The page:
Helping Kids Handle 'Worry Monster' - Jarma Wellness
Helping Kids Handle ‘Worry Monster’

Helping Kids Handle ‘Worry Monster’

Worries in Childhood are a normal part of growing up. Kids don’t have to pay electricity bills, cook food for the family, or manage their travel. But — just like adults they have their share of daily demands and things that don’t go smoothly. If frustrations and disappointments pile up, kids can get stressed or worried.

It’s natural for all kids to worry at times, and because of personality and temperament differences, some may worry more than others. Luckily, parents can help kids learn to manage stress and tackle everyday problems with ease. Kids who can do that develop a sense of confidence and optimism that will help them master life’s challenges, big and small.

What Do Kids Worry About?

What kids worry about is often related to the age and stage they’re in.

Kids and preteens typically worry about things like grades, tests, their changing bodies, that goal they missed at the football game, or whether they’ll make into the team. They may feel stressed over social troubles like cliques, peer pressure, or whether they’ll be bullied, teased, or left out.

Because they’re beginning to feel more a part of the larger world around them, preteens also may worry about world events or issues they hear about on the news or at school. Things like terrorism, war, pollution, global warming, endangered animals, and natural disasters can become a source of worry.

Helping Kids Conquer Worry

To help your kids manage what’s worrying them:

Find out what’s on their minds: Be available and take an interest in what’s happening at school, on the playground, and with your kids’ friends. Take casual opportunities to ask how it’s going. As you listen to stories of the day’s events, be sure to ask about what your kids think and feel about what happened.

Make a Worry List. Make a list of everything your child (and you) worries about. The Worry Monster doesn’t like us to talk about him or how he works, so the more things you put on the list, the better. Once you have done this, put the worries and fears in order starting with the most powerful (severe) at the top and least powerful (mild) at the bottom of the list.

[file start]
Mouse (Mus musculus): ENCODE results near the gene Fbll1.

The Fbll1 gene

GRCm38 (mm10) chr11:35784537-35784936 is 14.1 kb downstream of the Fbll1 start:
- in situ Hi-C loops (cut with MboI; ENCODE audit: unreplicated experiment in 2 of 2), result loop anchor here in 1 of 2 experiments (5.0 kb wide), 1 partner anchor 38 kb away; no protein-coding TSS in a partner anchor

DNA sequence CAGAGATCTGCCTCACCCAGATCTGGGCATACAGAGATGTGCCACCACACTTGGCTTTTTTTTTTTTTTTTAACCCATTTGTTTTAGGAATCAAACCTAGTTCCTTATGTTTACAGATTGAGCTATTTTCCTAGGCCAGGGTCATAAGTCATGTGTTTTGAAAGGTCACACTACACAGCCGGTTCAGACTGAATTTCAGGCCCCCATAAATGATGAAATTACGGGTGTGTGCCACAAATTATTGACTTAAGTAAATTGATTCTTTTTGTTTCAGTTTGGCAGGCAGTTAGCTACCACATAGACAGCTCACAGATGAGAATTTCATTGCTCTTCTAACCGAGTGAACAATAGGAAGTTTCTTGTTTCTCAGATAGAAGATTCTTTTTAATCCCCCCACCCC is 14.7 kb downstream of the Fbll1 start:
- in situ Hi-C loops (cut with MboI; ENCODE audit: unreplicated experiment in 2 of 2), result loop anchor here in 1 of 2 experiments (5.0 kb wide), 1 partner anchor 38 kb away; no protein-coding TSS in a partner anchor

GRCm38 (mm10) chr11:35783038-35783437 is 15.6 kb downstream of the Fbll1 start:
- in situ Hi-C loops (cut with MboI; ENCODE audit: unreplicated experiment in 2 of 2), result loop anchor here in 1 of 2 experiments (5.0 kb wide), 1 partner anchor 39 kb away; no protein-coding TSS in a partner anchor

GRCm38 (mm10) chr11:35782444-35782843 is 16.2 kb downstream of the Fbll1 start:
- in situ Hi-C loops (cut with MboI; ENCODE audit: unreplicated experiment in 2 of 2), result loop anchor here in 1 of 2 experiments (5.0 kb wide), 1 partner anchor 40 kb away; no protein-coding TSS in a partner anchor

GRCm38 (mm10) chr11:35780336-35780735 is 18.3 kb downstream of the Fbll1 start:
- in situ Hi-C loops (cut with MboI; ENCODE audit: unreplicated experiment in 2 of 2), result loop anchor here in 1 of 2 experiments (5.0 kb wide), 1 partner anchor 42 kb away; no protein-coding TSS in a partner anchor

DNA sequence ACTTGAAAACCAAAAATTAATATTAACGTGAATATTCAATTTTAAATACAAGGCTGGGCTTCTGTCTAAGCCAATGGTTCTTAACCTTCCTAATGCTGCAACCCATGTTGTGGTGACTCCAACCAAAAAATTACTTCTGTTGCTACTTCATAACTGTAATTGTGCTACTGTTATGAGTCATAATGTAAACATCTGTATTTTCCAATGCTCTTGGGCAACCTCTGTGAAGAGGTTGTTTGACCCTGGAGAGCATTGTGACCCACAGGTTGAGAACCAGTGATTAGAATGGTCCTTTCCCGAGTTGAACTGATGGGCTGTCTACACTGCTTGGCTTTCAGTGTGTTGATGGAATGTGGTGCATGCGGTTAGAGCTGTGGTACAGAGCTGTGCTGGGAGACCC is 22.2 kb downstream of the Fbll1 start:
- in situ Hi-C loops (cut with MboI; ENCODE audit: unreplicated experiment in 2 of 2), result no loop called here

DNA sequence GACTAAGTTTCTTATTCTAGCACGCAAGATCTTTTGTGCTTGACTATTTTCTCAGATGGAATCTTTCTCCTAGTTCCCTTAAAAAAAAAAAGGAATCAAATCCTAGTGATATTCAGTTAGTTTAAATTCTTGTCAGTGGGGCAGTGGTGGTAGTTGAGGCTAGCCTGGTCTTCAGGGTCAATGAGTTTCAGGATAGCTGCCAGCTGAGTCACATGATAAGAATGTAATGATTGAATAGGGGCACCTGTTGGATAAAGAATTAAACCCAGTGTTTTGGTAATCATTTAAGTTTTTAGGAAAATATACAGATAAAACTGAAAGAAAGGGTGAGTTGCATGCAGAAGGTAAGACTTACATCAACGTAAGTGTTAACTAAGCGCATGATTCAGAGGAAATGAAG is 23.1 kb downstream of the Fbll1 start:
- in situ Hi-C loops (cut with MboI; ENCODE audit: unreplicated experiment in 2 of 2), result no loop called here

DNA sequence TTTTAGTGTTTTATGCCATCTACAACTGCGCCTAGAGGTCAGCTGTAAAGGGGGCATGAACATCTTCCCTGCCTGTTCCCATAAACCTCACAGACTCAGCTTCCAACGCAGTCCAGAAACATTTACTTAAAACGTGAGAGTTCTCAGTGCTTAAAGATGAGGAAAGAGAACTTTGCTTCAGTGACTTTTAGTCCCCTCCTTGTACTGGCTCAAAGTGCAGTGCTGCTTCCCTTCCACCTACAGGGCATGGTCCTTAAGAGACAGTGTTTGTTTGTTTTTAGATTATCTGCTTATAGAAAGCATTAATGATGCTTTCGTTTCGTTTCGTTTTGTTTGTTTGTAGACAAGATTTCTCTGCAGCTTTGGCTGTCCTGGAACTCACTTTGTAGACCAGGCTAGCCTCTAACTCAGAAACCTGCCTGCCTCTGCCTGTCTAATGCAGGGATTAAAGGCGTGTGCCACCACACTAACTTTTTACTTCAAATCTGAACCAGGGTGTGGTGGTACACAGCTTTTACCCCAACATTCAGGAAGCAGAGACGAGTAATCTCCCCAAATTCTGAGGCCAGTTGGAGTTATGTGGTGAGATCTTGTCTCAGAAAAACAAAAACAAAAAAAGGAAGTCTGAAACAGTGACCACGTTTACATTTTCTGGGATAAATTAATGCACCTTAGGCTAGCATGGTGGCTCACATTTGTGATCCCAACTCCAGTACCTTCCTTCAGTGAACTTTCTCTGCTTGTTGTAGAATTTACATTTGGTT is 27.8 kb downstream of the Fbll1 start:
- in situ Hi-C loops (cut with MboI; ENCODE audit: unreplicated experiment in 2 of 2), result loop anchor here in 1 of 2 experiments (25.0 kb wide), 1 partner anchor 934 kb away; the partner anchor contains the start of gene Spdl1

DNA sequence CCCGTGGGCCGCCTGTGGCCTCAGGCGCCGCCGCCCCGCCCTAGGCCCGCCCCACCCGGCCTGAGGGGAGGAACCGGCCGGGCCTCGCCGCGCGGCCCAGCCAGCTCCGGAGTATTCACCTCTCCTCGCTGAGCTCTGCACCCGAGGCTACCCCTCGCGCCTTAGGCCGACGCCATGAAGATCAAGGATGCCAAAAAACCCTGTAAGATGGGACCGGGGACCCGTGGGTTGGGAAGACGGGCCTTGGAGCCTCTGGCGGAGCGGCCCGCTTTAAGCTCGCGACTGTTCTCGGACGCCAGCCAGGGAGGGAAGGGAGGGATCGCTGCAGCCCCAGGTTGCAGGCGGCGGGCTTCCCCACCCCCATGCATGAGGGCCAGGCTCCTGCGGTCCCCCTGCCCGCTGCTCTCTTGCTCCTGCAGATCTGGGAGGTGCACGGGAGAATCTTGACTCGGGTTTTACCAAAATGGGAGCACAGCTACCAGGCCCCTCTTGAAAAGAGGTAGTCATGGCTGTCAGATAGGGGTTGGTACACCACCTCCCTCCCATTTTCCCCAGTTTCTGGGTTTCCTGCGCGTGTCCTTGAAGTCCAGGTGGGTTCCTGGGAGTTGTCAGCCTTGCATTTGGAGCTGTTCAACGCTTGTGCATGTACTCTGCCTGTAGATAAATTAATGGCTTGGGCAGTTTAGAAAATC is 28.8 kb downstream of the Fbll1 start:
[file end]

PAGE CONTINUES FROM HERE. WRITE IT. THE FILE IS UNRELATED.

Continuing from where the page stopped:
Guide kids to solutions. You can help reduce worries by helping kids learn to deal constructively with challenging situations. When your child tells you about a problem, offer help to come up with a solution together. If your son is worried about an upcoming math test, for example, offering to help him study will lessen his concern about it.

 Keep things in perspective. Without minimizing a child’s feelings, point out that many problems are temporary and solvable, and that there will be better days and other opportunities to try again. Teaching kids to keep problems in perspective can lessen their worry and help build strength, resilience, and the optimism to try again. Remind your kids that whatever happens, things will be OK.

 Offer reassurance and comfort. Sometimes when kids are worried, what they need most is a parent’s reassurance and comfort. It might come in the form of a hug, some heartfelt words, or time spent together. It helps kids to know that, whatever happens, parents will be there with love and support.

 Highlight the positive. Ask your kids what they enjoyed about their day, and listen attentively when they tell you about what goes great for them or what they had fun doing. Give plenty of airtime to the good things that happen. Let them tell you what they think and feel about their successes, achievements, and positive experiences — and what they did to help things turn out so well.

 Be a good role model.  Your response to your own worries, stress, and frustrations can go a long way toward teaching your kids how to deal with everyday challenges. Set a good example with your reactions to problems and setbacks. Responding with optimism and confidence teaches kids that problems are temporary and tomorrow is another day. Bouncing back with a can-do attitude will help your kids do the same.

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